Leaving them late in the day, I arrived at Helmeringhausen in time to drive into the Hel–me-ringhausen Hotel and Guest–farm, an oasis of a place, before the last light faded. I sipped Kaktusfeigensaft (prickly pear juice) on the veranda table adorned with bright fabric flowers and learnt that rather than a village, the settlement is still a single farm (now including the hotel) with the additional businesses of the garage and shop. The eleven permanent residents are joined by the workers (and their families) for a church service held on the first Sunday in the month at the Farmers Union Building, bringing the numbers to approximately 31.
At one time an ox wagon travelled to Bethanie once a month for fresh supplies, fabric and clothes. The 80-km journey, now taking an hour, took three to four days to complete. Hubert Hester, who acquired ownership of the farm in 1922, used to travel by horse cart every ten to fourteen days. The neighbouring farmers would arrive at the farm and sit drinking coffee, waiting for their mail and news from the big town. If you blink you may miss Helmeringhausen, so I kept my eyes wide open and continued on the C27 to Aubures Farm, for a taste of a Namibian working farm and a night of camping under a sky of stars.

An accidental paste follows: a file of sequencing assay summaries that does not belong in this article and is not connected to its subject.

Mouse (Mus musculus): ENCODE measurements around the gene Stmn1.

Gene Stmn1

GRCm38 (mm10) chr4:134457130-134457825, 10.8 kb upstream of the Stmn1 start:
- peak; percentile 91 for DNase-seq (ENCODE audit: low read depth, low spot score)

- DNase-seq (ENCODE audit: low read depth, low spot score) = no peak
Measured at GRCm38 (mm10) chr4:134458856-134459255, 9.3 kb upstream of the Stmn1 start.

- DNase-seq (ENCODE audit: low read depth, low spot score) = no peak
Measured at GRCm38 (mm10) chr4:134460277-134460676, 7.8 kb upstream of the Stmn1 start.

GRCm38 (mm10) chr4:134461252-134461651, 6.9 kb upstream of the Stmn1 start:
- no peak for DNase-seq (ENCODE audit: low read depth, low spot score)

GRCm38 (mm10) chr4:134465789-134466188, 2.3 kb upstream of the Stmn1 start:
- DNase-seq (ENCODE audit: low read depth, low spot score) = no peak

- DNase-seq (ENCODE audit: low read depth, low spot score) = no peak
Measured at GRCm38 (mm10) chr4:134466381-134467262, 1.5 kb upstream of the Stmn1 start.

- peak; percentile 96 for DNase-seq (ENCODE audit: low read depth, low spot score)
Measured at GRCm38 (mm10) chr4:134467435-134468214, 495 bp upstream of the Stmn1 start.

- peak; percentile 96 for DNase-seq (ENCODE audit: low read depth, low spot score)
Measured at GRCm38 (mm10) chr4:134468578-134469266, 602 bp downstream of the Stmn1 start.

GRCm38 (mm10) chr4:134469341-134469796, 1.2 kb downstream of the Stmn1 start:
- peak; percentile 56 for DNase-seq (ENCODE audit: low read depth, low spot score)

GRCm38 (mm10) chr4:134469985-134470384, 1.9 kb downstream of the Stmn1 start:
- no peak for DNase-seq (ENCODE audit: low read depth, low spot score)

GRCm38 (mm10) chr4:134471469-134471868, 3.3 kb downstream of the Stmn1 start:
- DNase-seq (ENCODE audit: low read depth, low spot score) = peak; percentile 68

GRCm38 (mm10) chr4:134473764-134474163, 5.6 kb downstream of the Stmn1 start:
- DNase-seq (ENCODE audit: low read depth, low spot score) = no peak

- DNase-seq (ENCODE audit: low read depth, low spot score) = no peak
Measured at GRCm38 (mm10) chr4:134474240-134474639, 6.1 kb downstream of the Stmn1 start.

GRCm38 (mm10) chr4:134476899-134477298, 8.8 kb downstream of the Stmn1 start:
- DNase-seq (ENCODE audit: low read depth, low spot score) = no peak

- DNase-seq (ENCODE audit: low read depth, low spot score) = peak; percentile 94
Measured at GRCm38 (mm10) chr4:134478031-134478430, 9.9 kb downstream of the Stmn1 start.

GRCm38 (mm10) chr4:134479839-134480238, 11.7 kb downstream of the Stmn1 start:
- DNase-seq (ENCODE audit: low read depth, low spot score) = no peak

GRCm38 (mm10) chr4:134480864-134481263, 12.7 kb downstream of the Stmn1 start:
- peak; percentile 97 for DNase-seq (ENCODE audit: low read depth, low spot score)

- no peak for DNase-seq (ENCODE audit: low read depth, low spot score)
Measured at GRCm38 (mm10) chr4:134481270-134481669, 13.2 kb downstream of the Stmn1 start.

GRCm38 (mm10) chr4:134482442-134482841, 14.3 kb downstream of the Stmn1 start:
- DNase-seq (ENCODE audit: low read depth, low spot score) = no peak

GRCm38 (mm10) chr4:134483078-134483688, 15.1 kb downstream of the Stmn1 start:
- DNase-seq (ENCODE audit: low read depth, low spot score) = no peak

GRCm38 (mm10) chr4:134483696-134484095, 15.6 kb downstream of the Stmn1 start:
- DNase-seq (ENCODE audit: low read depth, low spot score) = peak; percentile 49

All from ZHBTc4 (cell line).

Arriving early in the afternoon I was in two minds whether to continue on the road or stay put. My rushed spirit was soon calmed by the lovely landscape and the realisation that from the camp I couldn’t see a sign of another human being. When last had I been utterly alone on the good nourishing land? When were you? I felt embraced with positive energy.
I travelled the scenic D707 bordering the Namib-Naukluft Park, recommended to me as one of the most beautiful routes in the area, a description confirmed as swirls of apricot Namib desert sand become visible amidst the vegetation. I stopped north-east of Keetmanshoop to learn about the Mesosaurus fossils of filter-feeding amphibious reptiles that lived in the shallow seas of Southern Africa and South America 250–270 million years ago, and resemble baby crocodiles with long snouts. Giel Steenkamp and his son Hendrik found their first fossil when they were repairing their farm road. Giel offers tours to see the fossils and his quiver-tree forest, giving information laced with humour, and plays an excellent South African national anthem on the dolerite rocks. I spent sunrise in a quiver tree forest reaffirming my love affair with Earth as the first golden rays bathed the tops of the trees, the sociable weavers left their nest in bursts of chatter and a black eagle soared in the sky. Thank you. I was seeped in gratitude for the blessings of the day.